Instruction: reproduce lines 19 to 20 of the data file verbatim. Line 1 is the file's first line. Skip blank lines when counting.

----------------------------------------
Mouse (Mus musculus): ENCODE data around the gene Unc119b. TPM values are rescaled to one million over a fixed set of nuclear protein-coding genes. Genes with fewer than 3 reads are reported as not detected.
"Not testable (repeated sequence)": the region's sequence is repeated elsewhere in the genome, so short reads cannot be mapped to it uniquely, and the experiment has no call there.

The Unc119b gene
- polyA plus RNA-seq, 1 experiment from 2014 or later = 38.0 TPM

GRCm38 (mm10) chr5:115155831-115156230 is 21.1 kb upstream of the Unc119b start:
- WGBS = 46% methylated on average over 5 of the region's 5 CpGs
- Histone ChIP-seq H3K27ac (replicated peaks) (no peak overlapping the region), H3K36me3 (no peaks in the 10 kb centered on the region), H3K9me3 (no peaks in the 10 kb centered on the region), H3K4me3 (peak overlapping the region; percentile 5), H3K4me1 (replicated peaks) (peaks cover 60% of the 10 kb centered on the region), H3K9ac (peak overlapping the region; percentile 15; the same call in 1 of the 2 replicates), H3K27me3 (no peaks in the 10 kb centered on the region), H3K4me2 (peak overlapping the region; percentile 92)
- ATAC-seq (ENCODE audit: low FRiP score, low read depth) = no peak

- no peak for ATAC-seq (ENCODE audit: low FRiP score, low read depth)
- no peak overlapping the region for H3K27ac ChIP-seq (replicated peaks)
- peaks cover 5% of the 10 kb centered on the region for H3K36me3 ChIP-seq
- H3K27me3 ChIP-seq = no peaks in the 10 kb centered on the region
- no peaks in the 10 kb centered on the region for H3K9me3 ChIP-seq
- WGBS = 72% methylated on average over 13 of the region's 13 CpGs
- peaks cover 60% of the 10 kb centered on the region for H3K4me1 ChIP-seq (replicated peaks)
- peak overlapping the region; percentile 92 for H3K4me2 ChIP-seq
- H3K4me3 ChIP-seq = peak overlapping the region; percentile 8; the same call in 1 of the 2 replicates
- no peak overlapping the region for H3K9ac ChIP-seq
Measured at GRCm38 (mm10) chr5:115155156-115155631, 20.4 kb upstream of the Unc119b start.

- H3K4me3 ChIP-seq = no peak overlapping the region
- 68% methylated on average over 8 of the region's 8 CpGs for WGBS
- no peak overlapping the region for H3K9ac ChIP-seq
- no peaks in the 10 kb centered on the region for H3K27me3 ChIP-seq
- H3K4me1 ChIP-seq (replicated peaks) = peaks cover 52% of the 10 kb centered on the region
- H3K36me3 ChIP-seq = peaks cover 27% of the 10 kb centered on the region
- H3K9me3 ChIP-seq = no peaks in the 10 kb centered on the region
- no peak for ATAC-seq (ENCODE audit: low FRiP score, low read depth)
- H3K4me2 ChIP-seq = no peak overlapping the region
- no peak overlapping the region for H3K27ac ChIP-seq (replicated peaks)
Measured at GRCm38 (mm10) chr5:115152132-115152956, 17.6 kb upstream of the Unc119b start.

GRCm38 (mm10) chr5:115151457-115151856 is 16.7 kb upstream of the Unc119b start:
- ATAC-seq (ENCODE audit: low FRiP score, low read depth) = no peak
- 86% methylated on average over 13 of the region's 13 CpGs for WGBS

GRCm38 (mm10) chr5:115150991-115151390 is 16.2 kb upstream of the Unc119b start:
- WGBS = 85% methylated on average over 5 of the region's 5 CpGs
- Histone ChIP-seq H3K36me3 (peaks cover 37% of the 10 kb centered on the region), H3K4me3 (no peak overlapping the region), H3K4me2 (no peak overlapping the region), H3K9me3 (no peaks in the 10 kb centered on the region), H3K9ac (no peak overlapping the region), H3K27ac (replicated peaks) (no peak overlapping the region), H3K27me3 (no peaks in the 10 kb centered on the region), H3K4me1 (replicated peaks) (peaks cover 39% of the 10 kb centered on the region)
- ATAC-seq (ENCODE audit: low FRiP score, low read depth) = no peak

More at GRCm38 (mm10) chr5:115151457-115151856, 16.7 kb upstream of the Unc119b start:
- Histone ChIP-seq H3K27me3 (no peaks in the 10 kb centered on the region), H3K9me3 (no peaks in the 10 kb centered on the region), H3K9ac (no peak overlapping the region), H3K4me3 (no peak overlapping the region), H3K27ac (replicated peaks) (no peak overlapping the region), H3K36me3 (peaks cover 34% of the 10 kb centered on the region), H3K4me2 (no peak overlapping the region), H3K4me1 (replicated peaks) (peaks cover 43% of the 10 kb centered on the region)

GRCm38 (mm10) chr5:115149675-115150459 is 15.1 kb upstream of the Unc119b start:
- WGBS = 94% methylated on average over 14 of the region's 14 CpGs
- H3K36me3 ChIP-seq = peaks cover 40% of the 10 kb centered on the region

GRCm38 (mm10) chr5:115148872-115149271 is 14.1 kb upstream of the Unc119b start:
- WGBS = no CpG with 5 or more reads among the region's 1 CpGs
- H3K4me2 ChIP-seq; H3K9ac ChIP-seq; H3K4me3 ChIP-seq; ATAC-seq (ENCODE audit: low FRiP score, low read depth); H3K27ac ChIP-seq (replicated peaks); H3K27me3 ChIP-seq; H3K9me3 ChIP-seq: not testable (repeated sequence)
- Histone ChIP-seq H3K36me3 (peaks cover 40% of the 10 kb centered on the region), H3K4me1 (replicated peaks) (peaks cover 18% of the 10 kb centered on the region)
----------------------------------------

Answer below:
Measured at GRCm38 (mm10) chr5:115155156-115155631, 20.4 kb upstream of the Unc119b start.

- H3K4me3 ChIP-seq = no peak overlapping the region